It urged better efforts to safeguard habitats ranging from deserts to jungles and better management of resources from fresh water to timber. About 12 percent of the earth’s land surface is in protected areas, against just 0.6 percent of the oceans.

It also recommended more work to curb pollution and to rein in industrial emissions of gases released by burning fossil fuels and widely blamed for global warming.

The report said, for instance, that the annual net loss of forests was 7.3 million hectares (18 million acres) — an area the size of Panama or Ireland — from 2000-2005. Still, the figure was slightly less than 8.9 million hectares a year from 1990-2000.

And it said that annual environmental losses from introduced pests in the United States, Australia, Britain, South Africa, India and Brazil had been estimated at more than $100 billion.

About 300 “invasive species” — molluscs, crustaceans and fish — have been introduced to the Mediterranean from the Red Sea since the late 19th century when the Suez Canal opened.

It gave mixed overall marks for progress on four key goals.

It said there was “reasonable progress” toward global cooperation but “limited” advances in ensuring enough cash and research. It estimated that annual aid to help slow biodiversity losses sank to $750 million from $1 billion since 1998.

And it said there was “far from sufficient” progress in better planning and implementation of biodiversity decisions and a “mixed” record in better understanding of biodiversity.

© Reuters 2006. All Rights Reserved.

Credit, Time Compression, and Secondary Outcomes

Any economic or philosophical argument that attempts to say “all men should behave in such a way” but the outcome of which favors an individual or group, rather than “all men” is logically inconsistent. It says that men should agree to suffer.


From: Brian

I’ve been thinking about this, and wonder what the consequences would be.

?What if we all paid off our credit cards??

http://www.msnbc.msn.com/id/11546847/

Curt, any comments from the economic ramification side?

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From: Curt

Sure. I’ll make a pass at this. I think you will need a bit of energy to get through it though. (I’m not sure, but I think this might be one of the smarter things I’ve written lately, so you might actually want to read it….:)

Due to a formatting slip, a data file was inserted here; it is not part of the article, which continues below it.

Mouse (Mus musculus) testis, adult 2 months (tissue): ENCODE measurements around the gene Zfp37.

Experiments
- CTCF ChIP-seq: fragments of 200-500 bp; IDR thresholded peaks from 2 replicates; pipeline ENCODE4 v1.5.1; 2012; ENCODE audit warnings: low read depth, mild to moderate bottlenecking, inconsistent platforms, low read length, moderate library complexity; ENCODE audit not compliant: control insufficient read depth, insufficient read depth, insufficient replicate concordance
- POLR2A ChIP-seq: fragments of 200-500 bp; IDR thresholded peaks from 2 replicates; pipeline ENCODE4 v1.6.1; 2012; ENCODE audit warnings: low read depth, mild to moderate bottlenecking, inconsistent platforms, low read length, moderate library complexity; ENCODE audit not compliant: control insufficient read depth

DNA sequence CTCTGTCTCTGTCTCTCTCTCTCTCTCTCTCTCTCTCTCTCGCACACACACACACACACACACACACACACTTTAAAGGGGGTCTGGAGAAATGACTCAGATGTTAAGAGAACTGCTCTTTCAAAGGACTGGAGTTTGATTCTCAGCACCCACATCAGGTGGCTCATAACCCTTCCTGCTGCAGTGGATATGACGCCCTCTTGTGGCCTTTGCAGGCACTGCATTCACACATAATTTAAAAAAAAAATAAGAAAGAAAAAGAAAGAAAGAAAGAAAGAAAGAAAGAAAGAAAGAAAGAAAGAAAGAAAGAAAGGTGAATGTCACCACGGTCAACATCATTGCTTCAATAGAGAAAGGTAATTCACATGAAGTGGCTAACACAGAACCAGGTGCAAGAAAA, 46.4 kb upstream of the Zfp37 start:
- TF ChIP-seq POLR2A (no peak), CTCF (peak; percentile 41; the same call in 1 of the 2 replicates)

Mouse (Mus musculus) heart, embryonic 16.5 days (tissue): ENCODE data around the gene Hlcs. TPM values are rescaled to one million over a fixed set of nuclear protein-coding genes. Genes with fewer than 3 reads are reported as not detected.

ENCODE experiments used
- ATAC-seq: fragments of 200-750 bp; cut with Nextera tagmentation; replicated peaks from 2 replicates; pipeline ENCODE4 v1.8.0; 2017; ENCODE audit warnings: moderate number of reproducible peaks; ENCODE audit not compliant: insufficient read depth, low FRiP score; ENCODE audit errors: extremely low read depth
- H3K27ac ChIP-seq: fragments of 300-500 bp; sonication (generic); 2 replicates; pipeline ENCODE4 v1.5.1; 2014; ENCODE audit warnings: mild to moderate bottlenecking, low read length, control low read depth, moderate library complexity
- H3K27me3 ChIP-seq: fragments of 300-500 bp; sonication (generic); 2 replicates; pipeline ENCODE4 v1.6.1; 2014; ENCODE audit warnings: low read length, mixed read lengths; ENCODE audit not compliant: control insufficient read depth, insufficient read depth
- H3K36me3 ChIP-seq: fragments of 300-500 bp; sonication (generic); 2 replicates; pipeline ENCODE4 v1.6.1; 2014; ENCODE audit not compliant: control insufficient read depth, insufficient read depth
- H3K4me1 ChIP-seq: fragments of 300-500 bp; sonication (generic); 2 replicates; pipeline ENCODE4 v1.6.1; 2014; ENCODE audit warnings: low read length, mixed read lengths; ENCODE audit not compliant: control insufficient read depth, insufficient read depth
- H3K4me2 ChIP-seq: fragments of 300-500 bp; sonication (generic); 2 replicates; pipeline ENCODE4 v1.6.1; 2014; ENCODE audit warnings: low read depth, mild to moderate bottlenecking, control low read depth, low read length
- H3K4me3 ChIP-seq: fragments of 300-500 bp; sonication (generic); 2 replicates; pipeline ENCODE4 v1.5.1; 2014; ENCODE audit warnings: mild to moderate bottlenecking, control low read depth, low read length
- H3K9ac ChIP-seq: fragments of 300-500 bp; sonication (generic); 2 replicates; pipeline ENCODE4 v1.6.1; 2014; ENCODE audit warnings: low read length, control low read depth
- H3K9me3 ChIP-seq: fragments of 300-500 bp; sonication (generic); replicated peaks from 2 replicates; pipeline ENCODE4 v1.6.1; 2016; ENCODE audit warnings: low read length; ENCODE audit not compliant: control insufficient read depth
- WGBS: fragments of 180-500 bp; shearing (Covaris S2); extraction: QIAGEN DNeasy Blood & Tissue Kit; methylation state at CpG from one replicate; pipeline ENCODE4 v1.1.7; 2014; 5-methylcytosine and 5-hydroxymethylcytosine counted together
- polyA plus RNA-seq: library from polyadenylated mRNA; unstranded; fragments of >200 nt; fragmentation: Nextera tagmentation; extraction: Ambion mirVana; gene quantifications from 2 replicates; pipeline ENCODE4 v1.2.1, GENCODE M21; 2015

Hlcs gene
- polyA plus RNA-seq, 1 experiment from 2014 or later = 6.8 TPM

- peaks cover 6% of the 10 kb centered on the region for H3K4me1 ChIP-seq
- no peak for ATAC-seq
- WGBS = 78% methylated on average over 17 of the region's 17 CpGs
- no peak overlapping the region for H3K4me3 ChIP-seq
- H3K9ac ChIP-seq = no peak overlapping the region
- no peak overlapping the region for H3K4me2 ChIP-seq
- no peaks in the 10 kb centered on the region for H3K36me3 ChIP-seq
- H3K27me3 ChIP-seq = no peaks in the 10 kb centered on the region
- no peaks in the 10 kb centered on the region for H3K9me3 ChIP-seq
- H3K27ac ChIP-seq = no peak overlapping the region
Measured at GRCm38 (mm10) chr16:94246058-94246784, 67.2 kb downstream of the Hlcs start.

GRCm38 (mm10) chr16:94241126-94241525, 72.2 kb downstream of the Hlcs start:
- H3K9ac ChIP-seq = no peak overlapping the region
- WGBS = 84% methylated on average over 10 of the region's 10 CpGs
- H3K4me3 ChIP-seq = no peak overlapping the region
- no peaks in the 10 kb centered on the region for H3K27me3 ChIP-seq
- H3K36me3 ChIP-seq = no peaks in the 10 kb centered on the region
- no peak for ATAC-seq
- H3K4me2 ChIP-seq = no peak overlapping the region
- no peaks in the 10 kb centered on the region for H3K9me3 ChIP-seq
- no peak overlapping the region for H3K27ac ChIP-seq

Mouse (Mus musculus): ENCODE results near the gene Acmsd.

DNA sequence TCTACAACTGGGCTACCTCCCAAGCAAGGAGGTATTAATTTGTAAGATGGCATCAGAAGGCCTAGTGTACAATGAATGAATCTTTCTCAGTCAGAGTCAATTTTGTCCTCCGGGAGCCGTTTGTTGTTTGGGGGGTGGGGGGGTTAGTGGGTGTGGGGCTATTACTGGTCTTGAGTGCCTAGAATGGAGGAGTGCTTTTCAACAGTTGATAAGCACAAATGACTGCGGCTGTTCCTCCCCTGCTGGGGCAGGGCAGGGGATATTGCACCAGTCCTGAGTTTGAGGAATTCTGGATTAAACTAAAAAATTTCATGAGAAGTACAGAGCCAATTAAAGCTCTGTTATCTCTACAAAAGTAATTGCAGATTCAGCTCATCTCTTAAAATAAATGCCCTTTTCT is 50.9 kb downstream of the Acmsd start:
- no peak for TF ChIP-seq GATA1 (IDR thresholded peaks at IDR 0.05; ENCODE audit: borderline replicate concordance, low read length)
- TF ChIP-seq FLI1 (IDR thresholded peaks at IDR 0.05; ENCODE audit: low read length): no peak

Here we go. First a big idea: Credit is temporal compression. Credit is how we compress time.

This is the root of it. If you think about the system of human cooperation, the answer is in those four words. I’d come up with some eastern-sounding, poetic way of phrasing it, but more scientifically, credit compresses the ultimately scarce commodity: time.

Credit gives you now what you could get if you had infinite time to get all you wanted.

Interest is what you pay someone to have the thing now instead of later.

Time preference is the term for how soon or distantly someone wants something.

To understand the problem, you have to get it out of your head that money is the objective, and instead remember that it is a tool that we use to more easily communicate the satisfaction of our personal, subjective objectives.

If time were infinite there would be no scarcity. We need cooperation (trade and the pricing system) to manage the scarcity of goods and services given the infinite scarcity of time.

For example, the government prints money for time that may yet exist. The banks lend it out for time that they think will exist. Consumers buy that “time” (the credit=time) in order to have now what they could have later. They pay a “use fee” called “interest” to make use of (rent) the capital/money/thing before they have the goods or money or services or time, to pay for it.

All this debt creates time compression on a national, international scale.

But the trick is that this time compression is rooted in a faith that we already know how to maintain the “use fee” of that capital. In other words, we believe that we can continue to pay for our use what we’ve borrowed from other people (who will want it back if they cannot get what they need to pay… etc, etc, etc…. on and on in a long line.

But all knowledge is technology. The most important knowledge in a division of labor is that which tells us what to do to cooperate. Who you work with, for and what rate of exchange to expect for your labors, goods, and services.

Time is a spring. The spring is the knowledge of how to coordinate with each other in trade. (even if that trade is simply friendship).

That sketches out the basic ideas. So now, to answer you question, if we all paid off our credit cards:

  1. It isn’t possible, because at some point (a very low level) if we all start paying them off, this means others are less likely to be able to pay theirs off, which means, that eventually, we are less likely to be able to continue to pay ours off. (And you will see that this is a constant problem no matter what we do.)